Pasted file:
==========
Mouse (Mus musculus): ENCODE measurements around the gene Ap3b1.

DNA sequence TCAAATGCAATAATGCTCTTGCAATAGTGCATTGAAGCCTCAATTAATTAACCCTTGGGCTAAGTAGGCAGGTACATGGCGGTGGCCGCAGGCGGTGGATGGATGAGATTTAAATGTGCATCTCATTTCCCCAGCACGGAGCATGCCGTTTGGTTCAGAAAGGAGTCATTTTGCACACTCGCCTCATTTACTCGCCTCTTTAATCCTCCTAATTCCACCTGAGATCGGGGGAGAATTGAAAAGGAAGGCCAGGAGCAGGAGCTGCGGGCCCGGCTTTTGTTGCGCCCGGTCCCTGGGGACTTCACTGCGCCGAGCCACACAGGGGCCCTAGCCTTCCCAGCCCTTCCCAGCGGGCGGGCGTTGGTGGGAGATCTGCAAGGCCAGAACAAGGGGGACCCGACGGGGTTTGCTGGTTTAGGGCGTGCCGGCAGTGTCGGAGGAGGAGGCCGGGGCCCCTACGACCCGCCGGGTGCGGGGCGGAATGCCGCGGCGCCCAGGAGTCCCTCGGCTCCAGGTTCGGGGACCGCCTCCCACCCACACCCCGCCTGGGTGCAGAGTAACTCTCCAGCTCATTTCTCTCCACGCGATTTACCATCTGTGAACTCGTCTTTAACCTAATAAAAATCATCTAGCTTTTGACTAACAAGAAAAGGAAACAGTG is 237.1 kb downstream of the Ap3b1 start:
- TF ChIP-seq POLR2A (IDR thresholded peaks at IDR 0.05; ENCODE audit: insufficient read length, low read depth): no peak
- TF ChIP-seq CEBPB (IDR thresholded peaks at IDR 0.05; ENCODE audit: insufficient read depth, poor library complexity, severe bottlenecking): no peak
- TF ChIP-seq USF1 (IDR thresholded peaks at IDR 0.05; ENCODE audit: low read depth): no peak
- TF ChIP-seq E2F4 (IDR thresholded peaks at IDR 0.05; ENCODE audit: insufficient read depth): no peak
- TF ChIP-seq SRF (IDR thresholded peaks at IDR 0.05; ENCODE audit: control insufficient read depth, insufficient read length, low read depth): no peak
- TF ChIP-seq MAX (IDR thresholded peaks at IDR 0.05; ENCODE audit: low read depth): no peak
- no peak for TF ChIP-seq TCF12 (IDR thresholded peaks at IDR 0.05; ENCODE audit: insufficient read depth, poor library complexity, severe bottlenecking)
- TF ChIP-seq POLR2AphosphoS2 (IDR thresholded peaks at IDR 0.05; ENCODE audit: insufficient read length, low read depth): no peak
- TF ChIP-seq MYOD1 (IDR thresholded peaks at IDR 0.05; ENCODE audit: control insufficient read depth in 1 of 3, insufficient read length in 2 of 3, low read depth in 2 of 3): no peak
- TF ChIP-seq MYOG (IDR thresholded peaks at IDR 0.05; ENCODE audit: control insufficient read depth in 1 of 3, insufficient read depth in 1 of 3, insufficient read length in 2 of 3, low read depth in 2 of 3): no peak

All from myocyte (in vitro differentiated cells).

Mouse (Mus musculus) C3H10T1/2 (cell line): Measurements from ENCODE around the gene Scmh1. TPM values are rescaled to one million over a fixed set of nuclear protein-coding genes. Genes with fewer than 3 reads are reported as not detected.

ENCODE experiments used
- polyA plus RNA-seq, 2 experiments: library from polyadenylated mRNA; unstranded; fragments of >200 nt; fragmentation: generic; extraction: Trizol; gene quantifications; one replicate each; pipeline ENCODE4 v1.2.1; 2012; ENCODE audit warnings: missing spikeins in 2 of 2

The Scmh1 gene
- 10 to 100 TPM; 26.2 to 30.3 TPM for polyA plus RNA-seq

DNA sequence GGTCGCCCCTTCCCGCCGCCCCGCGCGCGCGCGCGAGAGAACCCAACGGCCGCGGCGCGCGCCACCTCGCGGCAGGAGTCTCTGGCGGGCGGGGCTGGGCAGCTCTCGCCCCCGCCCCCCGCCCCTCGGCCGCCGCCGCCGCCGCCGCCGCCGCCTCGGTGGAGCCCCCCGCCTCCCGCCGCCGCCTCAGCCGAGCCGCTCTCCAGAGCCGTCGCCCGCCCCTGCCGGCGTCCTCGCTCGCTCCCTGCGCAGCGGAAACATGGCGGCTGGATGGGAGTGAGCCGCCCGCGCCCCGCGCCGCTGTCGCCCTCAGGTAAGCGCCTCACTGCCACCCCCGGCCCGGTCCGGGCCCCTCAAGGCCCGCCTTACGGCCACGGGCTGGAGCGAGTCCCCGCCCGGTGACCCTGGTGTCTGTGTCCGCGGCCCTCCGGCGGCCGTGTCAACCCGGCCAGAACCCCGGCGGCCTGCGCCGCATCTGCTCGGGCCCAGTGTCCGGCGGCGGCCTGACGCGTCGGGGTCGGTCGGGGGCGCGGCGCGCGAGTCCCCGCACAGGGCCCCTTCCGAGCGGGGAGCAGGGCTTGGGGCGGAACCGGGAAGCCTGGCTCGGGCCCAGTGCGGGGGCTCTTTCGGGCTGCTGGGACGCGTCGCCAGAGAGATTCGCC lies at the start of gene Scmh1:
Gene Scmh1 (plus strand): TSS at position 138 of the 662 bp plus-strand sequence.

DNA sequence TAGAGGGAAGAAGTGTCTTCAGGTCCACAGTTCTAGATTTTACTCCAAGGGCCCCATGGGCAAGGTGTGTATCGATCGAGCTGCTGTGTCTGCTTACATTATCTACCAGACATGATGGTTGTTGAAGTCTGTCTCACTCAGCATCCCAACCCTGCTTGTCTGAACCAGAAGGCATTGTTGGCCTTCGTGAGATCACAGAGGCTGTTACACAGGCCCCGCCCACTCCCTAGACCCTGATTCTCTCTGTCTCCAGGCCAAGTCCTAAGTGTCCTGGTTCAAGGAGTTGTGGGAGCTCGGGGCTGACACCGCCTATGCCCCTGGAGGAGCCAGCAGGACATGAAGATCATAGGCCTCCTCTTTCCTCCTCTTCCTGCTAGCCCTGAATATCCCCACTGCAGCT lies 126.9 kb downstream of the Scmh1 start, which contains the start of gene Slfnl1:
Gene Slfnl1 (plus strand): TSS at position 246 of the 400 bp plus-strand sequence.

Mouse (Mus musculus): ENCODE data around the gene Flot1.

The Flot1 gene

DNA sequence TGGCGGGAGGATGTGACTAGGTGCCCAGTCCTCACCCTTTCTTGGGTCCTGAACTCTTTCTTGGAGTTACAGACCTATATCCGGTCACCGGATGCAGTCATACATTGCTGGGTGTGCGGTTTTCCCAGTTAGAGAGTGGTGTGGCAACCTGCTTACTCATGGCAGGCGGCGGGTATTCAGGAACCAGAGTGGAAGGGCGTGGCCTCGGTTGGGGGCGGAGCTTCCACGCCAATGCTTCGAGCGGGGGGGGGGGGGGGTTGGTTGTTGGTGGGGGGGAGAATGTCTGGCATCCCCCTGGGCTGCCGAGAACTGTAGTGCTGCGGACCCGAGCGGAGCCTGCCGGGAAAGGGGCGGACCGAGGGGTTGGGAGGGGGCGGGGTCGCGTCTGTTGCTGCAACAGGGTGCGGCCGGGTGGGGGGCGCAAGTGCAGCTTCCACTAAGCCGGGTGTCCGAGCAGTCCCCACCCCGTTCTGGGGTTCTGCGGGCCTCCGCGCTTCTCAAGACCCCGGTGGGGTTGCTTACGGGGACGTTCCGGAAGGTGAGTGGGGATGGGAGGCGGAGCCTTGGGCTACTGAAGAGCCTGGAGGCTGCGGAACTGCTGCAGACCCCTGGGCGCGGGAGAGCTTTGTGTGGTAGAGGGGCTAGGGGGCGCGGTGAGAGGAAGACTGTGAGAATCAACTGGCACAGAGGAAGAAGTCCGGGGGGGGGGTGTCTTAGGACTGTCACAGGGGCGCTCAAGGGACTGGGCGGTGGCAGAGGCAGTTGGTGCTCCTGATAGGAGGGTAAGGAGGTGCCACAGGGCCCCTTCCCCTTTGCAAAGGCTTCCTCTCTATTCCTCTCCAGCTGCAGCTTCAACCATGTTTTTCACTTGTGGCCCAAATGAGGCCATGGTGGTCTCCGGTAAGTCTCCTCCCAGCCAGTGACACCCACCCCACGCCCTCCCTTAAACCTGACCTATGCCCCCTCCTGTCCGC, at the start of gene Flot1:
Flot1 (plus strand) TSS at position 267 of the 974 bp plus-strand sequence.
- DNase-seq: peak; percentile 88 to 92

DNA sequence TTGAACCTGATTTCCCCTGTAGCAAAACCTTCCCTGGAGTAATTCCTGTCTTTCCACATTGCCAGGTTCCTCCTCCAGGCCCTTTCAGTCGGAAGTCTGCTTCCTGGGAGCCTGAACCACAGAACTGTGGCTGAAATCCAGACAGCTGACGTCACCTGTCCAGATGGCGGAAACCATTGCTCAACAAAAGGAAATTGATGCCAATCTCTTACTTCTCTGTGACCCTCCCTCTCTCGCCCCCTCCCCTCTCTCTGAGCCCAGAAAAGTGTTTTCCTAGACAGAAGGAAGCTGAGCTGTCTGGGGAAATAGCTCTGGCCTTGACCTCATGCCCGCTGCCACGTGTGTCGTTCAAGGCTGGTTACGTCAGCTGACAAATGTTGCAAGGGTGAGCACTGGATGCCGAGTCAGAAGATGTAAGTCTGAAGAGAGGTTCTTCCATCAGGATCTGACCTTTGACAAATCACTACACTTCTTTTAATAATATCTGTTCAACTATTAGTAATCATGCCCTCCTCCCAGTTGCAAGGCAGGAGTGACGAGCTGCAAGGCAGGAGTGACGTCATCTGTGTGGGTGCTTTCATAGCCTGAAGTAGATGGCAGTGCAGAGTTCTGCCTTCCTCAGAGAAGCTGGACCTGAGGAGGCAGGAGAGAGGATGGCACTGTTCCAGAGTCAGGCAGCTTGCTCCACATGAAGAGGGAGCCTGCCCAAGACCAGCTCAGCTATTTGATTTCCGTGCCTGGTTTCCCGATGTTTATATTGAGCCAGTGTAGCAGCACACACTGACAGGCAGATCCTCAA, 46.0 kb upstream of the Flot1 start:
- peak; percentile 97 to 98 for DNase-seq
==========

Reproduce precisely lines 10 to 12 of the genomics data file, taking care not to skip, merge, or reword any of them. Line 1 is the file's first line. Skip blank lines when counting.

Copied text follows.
- TF ChIP-seq POLR2AphosphoS2 (IDR thresholded peaks at IDR 0.05; ENCODE audit: insufficient read length, low read depth): no peak
- TF ChIP-seq MYOD1 (IDR thresholded peaks at IDR 0.05; ENCODE audit: control insufficient read depth in 1 of 3, insufficient read length in 2 of 3, low read depth in 2 of 3): no peak
- TF ChIP-seq MYOG (IDR thresholded peaks at IDR 0.05; ENCODE audit: control insufficient read depth in 1 of 3, insufficient read depth in 1 of 3, insufficient read length in 2 of 3, low read depth in 2 of 3): no peak